NHSX publishes reviews on digital skills and technology in adult social care

NHSX has published new reviews into digital skills and technology within the adult social care sector.

The reports, which were conducted by Ipsos MORI, the Institute of Public Care (IPC) at Oxford Brookes University, and Skills for Care, were released last week, alongside the Department of Health and Social Care’s white paper on plans for adult social care reforms across the next 10 years. This included an announcement that there would be £150 million of investment in digital, including care-tech to support people living independently, and funding for scaling and ideas.

In June 2021, representatives from across the adult social care sector were invited to contribute to two reviews to focus on digital skills and technology. The first review sees Ipsos MORI and the Institute of Public Care at Oxford Brookes University focus on scaling digital technology innovation, while the second review sees the organisations join up with Skills for Care to concentrate on digital skills and capabilities. The researchers received 2,750 survey responses and conducted almost 200 interviews.

As well as considering technologies currently in use, and how they are used, the two reviews asked several user groups – including adult social care staff, people with care and support needs, unpaid carers, local authorities, and regulated care providers – to share their views on digital technologies and their levels of skill and confidence when using them.

NHSX says that the reviews found “both general and group-specific barriers to and enablers of faster uptake of digital technologies”.

This led to the development of “recommendations for accelerating digital transformation” with “five cross-cutting themes”: involving end-users in ‘developing a sector-wide vision’ for digitisation, including strategies for each user group; developing co-produced standards and systems to support implementation; ‘raising awareness and knowledge’ of digital technologies across the sector and among end-users; improving access to funding and procurement support; defining the ‘specific digital skills needed by user groups in the ASC sector’ and providing targeted training and support, including for digital leaders.

Other summarised findings from the reviews included:

  • Participants associating digital technology with benefits such as better quality of care and outcomes, improved working practices and efficiency.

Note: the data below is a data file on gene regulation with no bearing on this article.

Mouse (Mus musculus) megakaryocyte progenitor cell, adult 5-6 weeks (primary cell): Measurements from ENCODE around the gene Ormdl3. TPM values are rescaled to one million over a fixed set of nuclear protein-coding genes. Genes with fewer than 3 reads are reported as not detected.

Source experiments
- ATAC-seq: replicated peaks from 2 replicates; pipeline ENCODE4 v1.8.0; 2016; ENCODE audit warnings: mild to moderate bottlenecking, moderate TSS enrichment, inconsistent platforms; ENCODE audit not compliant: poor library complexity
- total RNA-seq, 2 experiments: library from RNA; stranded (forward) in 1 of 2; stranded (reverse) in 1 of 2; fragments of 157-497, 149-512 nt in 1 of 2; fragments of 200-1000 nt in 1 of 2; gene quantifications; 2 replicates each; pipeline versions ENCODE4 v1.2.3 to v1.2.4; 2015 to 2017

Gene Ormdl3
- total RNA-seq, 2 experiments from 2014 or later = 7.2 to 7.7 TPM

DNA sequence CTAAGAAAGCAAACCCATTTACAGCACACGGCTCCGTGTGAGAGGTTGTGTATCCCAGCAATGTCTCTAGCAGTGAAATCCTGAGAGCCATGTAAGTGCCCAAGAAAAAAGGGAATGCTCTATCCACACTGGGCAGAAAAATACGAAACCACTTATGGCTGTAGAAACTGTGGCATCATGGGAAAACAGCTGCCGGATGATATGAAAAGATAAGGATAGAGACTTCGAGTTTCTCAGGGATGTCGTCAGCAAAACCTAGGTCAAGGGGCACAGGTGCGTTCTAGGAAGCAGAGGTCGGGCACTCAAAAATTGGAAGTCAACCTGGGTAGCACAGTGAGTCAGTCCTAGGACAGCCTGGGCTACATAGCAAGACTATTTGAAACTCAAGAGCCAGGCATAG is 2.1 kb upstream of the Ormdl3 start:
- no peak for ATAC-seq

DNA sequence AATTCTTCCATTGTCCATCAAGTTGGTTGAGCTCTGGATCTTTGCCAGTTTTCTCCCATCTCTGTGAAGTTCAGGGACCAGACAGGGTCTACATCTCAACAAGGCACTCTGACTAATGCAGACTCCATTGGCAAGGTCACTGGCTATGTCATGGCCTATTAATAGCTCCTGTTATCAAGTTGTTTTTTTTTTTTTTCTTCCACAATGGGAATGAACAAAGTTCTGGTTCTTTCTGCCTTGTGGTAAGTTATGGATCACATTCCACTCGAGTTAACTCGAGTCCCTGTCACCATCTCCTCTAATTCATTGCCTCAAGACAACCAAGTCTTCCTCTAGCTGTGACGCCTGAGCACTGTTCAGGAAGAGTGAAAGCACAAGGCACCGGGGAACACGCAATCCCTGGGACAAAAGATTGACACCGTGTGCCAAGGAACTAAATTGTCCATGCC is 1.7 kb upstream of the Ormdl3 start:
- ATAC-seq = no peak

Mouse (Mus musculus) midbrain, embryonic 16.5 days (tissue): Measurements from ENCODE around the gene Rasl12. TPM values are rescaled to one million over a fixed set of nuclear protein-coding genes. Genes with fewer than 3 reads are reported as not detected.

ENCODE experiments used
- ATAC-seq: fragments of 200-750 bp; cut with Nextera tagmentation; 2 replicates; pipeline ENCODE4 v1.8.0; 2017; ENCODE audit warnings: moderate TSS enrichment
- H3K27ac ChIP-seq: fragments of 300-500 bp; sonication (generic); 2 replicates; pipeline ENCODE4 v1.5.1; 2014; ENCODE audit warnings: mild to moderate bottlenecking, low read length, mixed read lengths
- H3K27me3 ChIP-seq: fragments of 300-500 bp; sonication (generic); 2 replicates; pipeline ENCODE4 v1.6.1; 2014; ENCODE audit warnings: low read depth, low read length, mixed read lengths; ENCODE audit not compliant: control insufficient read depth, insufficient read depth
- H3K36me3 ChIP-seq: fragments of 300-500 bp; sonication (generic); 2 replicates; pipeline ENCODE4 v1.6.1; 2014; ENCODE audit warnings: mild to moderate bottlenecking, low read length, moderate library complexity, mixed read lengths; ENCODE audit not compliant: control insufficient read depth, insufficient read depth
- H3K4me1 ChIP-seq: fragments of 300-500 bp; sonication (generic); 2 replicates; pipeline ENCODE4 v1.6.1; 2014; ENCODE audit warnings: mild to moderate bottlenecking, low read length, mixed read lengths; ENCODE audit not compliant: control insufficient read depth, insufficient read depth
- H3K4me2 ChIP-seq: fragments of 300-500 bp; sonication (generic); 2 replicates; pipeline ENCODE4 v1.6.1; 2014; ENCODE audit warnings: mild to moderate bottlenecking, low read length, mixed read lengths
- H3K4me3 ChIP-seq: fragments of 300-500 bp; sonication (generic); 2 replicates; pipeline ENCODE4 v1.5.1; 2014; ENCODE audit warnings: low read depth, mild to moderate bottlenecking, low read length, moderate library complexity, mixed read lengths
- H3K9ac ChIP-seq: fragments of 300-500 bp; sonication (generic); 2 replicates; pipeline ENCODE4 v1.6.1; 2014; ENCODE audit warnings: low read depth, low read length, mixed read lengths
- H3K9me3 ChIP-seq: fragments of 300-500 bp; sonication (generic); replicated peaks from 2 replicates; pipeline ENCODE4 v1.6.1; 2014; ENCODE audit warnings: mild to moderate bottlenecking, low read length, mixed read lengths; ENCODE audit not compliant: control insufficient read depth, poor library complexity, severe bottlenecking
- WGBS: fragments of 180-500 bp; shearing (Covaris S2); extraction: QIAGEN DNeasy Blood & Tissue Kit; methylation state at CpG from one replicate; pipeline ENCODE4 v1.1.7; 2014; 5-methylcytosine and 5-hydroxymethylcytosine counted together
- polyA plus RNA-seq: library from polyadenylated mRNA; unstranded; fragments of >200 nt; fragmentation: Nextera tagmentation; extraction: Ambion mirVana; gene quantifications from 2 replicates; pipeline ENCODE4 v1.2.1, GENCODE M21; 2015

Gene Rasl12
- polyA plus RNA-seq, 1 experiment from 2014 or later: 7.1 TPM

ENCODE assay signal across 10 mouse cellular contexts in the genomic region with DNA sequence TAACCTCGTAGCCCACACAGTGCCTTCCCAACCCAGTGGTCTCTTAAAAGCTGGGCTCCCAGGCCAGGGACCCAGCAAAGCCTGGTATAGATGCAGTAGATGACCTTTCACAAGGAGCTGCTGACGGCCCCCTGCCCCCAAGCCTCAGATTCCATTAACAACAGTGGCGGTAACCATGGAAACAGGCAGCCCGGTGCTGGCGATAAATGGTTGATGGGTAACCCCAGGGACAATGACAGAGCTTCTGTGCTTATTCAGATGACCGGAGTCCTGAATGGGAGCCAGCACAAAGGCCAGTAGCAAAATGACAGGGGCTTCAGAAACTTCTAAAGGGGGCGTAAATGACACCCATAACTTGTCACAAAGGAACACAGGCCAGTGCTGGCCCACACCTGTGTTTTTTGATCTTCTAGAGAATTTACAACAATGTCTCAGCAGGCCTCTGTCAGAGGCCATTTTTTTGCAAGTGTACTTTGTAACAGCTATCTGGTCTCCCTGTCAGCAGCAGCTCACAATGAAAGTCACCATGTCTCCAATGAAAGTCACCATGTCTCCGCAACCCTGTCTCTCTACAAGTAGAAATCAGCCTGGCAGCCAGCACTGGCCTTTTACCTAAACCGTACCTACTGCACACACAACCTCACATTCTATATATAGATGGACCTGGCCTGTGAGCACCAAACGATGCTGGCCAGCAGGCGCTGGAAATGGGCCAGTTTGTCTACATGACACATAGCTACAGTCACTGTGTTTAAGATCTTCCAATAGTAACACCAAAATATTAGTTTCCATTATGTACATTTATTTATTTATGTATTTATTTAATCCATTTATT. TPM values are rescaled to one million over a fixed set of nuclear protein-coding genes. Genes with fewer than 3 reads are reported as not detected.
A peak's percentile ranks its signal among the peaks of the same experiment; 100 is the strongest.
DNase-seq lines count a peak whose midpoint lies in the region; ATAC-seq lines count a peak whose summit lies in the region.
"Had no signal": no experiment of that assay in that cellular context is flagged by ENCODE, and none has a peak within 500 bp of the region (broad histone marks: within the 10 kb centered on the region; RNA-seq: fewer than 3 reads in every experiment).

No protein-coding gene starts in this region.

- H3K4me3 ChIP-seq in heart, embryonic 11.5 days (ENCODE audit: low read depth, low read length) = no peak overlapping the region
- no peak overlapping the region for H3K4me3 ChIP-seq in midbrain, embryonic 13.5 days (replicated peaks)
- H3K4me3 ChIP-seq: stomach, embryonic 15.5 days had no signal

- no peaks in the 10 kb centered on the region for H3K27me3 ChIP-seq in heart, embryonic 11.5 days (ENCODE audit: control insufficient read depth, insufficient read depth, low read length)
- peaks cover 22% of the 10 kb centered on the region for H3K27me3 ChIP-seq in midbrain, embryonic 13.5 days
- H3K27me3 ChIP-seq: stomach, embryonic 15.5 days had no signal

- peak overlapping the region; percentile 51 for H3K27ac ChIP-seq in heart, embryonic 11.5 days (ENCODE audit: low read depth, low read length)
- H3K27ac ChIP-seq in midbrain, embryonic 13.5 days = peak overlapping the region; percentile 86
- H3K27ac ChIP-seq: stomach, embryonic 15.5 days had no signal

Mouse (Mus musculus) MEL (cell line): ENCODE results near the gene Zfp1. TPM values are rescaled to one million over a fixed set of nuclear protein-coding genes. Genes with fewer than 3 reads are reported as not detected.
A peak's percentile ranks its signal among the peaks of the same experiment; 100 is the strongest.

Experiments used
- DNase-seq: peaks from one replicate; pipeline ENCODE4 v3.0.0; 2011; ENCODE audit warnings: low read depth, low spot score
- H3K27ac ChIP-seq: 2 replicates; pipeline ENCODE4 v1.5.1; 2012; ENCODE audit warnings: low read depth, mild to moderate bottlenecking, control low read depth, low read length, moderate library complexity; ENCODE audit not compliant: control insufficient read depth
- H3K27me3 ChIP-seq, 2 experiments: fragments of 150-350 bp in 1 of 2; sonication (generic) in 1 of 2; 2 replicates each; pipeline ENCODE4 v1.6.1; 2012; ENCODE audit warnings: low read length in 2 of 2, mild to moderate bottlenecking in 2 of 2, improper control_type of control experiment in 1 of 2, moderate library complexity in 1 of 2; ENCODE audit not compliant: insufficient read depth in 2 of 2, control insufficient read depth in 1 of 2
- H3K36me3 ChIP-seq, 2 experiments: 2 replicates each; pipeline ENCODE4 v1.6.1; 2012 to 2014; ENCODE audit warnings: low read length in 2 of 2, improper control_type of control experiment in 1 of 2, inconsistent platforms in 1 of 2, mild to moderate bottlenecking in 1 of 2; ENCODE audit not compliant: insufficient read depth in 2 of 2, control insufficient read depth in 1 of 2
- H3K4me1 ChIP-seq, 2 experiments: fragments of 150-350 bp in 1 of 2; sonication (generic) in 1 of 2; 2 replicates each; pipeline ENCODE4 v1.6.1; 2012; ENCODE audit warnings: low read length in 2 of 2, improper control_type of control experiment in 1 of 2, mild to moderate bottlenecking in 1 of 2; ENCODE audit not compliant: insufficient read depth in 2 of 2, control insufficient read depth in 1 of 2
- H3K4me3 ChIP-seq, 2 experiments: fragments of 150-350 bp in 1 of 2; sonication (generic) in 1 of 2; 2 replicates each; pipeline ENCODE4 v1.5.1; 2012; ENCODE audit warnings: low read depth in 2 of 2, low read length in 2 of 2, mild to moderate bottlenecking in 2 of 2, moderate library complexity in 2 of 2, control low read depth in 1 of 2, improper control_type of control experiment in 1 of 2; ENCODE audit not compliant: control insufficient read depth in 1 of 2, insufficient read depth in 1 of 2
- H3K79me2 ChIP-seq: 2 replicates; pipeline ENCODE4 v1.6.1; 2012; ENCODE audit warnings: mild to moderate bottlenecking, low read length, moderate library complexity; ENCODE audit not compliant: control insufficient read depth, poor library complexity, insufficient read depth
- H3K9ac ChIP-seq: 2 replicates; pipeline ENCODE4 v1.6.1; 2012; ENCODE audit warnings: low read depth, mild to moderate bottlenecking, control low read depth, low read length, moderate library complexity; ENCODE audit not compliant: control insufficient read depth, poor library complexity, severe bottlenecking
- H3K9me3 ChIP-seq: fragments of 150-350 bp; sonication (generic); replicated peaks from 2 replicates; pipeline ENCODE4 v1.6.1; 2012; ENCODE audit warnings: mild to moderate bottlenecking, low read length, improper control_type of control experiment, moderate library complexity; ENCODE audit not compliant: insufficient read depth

• Differing views on financial benefits – with some care providers surveyed holding ‘mixed views’
  • ‘Basic, digital technology for care and support was widespread but mixed’, with digital communication, including email and video calling, described as ‘common’ among all but those people with care and support needs and unpaid carers aged 85 and over.
  • ‘Access to and use of technology was lower among care workers than other groups in the workforce’.
  • There was an openness among the workforce to using digital tech ‘more widely’.
  • Consensus among managers that there are ‘gaps in the digital skills of the frontline workforce’, predominantly in basic digital skills, with age an ‘important factor concerning confidence’. Younger groups of staff were found to be more confident in their skills, with older staff more comfortable in asking for support and more interested in developing digital skills.
  • The digital skills and confidence of people with care and support needs and unpaid carers ‘varied greatly’.
  • Barriers to the development of digital skills and tech adoption were noted as including a variation in familiarity and opportunity to use technology, awareness and knowledge about what was available, anxiety and stress generated by the introduction of new technologies, concern that technologies could replace face-to-face support, budget pressures, the lack of a digital vision for the sector to build on, ‘the diverse nature of the demand for digital care technology’, and a need for stronger digital leadership in the sector.
  • Enabling factors for overcoming barriers, meanwhile, included better signposting, information and advice about solutions, as well as hands-on support for learning and troubleshooting, for people with care and support needs and unpaid carers.
  • For suppliers, a key enabler was a ‘clear and comprehensive vision for digital technology in ASC from government”, public financial support and ‘opportunities to learn about the needs of the ASC sector’.
  • While care providers required more funding for upskilling and investment, and some of the enablers for the workforce were noted as improving awareness of how technologies can lead to better care outcomes, as well as support to improve their digital skills.
  • For the ASC sector as a whole, enablers were identified as ‘ensuring resources are available when investment in technology needs to be made, even if the financial returns on the investment are realised in the medium to long term and/or elsewhere in the system’, and that ‘support is needed to develop a technology market which works for suppliers and end users, given purchasers may be large or small organisations or individuals, with varying levels of knowledge and resources’.

To read the reviews and recommendations in full, visit the Ipsos MORI website.